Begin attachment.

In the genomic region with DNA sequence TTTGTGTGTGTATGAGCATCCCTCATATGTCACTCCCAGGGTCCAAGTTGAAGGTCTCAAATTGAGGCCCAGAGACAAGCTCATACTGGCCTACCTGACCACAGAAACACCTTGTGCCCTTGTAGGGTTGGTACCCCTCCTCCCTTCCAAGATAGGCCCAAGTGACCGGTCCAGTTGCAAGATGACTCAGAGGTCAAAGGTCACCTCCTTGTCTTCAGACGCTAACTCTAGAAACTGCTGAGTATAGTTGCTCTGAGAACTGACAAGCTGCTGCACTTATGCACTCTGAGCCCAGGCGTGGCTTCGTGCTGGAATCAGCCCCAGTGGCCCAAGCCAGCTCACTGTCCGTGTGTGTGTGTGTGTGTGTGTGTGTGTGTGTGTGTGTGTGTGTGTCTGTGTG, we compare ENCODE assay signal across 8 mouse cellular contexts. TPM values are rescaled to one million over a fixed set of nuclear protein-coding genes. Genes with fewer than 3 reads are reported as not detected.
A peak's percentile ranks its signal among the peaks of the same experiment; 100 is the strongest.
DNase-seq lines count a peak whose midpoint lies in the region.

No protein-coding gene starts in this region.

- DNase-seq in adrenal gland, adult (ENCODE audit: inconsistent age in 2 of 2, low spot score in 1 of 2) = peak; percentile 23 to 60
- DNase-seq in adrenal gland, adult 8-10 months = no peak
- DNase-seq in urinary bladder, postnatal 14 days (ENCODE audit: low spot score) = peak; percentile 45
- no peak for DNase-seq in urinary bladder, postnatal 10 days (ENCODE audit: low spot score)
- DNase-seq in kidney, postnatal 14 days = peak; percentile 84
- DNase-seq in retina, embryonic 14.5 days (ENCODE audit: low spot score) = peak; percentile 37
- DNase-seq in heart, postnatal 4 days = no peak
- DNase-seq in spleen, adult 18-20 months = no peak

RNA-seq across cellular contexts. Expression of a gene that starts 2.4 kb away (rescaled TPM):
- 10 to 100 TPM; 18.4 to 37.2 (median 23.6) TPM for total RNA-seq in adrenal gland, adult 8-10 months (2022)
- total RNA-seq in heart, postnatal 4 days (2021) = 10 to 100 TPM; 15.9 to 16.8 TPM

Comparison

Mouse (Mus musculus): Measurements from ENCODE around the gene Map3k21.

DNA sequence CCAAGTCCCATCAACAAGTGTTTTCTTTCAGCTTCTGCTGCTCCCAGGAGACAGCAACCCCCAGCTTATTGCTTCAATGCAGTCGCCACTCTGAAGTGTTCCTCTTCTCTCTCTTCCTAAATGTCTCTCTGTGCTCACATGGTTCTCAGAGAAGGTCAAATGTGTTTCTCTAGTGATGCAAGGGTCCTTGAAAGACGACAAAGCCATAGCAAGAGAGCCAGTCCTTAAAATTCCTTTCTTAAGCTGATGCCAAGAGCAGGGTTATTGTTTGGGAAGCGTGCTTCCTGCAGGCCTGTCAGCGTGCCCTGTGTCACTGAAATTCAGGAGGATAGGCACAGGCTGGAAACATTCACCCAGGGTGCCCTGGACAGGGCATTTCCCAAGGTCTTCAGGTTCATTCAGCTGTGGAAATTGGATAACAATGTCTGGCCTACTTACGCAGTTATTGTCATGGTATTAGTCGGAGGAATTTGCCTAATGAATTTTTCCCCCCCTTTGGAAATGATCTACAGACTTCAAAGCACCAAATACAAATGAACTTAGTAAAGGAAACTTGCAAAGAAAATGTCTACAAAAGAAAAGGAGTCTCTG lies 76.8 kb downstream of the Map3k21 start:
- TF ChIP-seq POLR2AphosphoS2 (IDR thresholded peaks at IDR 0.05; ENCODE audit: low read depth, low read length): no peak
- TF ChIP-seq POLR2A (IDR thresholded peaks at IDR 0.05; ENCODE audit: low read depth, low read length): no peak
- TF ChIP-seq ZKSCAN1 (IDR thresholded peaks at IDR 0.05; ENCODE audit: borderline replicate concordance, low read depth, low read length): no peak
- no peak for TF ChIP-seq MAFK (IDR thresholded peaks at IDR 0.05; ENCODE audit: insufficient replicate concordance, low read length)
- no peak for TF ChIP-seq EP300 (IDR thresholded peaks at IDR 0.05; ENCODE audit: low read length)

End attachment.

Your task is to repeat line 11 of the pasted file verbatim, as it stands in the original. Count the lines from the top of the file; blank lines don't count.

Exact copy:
- DNase-seq in heart, postnatal 4 days = no peak